Although my personal work has been directed towards the elementary school audience – for those with limited iPad experience in the classroom, as well as for those who are proficient users of the iPad – I found that students and teachers of all grade levels find the concept of app smashing exhilarating. Our middle school students for instance, have used app smashing to create social studies reports, and some of our fifth graders have used app smashing to illustrate their high order thinking in multifaceted ways. My fourth grade students have used app smashing to create augmented reality projects as well as their own science iBooks. They loved every second of the process and were very proud of the, admittedly, high quality products.

Some Final Thoughts

App smashing projects have the ability to enable student collaboration to produce creative and innovative answers to problems. In addition, due to the fact that app smashing encourages creativity and innovation, it appears that every app smashing activity is aligned to several Language Arts and Math Common Core Standards across grade levels. It is truly amazing to watch students unleash their innate creativity by building extraordinary technology projects using the iPad. Undoubtedly, app smashing creates unique opportunities for teachers and students to explore and discover the true power of the iPad.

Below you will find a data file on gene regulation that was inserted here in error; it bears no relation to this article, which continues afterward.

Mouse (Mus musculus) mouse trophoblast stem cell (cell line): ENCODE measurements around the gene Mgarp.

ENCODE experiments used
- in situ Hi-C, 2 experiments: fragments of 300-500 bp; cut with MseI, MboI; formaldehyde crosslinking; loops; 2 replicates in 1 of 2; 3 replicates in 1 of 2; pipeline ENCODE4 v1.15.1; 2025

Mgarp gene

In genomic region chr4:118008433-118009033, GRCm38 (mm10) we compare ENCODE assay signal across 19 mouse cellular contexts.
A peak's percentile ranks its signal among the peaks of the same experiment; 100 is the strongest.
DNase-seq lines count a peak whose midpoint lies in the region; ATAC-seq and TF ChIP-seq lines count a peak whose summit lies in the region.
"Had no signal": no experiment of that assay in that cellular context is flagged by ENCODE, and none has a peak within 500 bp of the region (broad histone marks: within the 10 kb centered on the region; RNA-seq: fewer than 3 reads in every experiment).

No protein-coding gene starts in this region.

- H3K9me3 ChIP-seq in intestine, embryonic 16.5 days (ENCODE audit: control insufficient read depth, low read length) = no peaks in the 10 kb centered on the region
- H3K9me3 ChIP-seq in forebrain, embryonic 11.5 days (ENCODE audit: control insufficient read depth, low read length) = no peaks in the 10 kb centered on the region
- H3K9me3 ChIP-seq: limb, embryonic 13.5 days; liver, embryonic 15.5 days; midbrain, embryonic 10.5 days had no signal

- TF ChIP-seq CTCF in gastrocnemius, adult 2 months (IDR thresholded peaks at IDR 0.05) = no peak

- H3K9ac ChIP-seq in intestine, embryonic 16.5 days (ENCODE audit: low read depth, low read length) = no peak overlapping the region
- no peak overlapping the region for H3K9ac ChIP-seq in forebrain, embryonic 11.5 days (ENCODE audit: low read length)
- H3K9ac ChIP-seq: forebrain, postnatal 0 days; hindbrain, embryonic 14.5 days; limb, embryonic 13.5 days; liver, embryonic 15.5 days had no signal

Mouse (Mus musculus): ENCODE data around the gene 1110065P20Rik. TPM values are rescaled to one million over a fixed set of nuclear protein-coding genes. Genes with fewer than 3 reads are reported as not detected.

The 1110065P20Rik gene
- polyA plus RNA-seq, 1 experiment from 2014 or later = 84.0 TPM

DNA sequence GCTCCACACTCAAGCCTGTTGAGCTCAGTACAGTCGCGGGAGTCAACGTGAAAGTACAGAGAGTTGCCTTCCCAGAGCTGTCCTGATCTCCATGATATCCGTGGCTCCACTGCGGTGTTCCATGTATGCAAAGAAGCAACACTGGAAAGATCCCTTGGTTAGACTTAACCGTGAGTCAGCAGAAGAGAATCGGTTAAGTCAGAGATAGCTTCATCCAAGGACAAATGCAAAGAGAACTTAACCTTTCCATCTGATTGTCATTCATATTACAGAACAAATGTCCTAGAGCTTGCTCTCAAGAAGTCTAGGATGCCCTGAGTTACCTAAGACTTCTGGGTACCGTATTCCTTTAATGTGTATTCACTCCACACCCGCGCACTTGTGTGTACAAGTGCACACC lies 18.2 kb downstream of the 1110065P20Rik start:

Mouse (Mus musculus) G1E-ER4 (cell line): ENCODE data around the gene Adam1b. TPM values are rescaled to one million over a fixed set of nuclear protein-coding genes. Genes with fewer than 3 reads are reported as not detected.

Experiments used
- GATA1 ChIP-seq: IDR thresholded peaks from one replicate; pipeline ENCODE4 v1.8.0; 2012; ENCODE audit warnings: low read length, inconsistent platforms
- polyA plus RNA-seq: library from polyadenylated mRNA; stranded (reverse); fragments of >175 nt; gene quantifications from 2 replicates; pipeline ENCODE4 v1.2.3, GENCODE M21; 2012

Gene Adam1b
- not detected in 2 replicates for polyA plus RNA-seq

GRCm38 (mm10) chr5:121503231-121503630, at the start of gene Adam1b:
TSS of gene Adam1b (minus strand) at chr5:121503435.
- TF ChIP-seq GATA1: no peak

1. Brandi

    February 24, 2014 at 9:36 pm

    Great timing on this! Today my fifth graders used their choice of whiteboard app to create a graphic organizer to include in one of their notes in Evernote. It was one of the first times we’ve combined apps like this, and I can already see how they are planning other ways to combine programs… Great way to foster creativity! I’d love more ideas on this!

  2. Catherine Carr

    February 26, 2014 at 5:38 pm

    Awesome article, Nikolaos, and we really appreciate the mention of Haiku Deck! In fact, one of our community members created a Haiku Deck *about* app-smashing — thought you and your readers might enjoy it! Cheers, Catherine Carr, VP of Marketing and Chief Inspiration Officer, Haiku Deck

    • Nikolaos

      February 26, 2014 at 7:31 pm


      Thank you for your kind words and for the link. Haiku Deck Rocks!! My students use it in our 1:1 Classroom on a weekly basis, and they thoroughly enjoy Haiku Deck’s ability to create high quality presentations. :-)

  3. Felipe

    February 27, 2014 at 11:04 am

    Gracias Nik for the awesome article on my new favorite phrase- app smashing. Students using these mobile devices such as smartphones and tablets will be creating exciting new projects that will be part of their future portfolio that they will carry to college and beyond. Maybe these devices and app smashing will decrease student absenttism and dropping out of school. Incredible time to be a k-12 student.

  4. Mike Guerena

    March 4, 2014 at 8:13 pm

    This replicates what many artists have used over the years when they use multiple mediums or tools to create. I don’t like the term “app smashing”, but I do like the concept of using multiple apps to create a more refined creative process. It is more of a blend than a smash. I have found students come to this solution on their own without a teachers guidance, but it is good to jump starting blending apps by making teachers aware of what it is.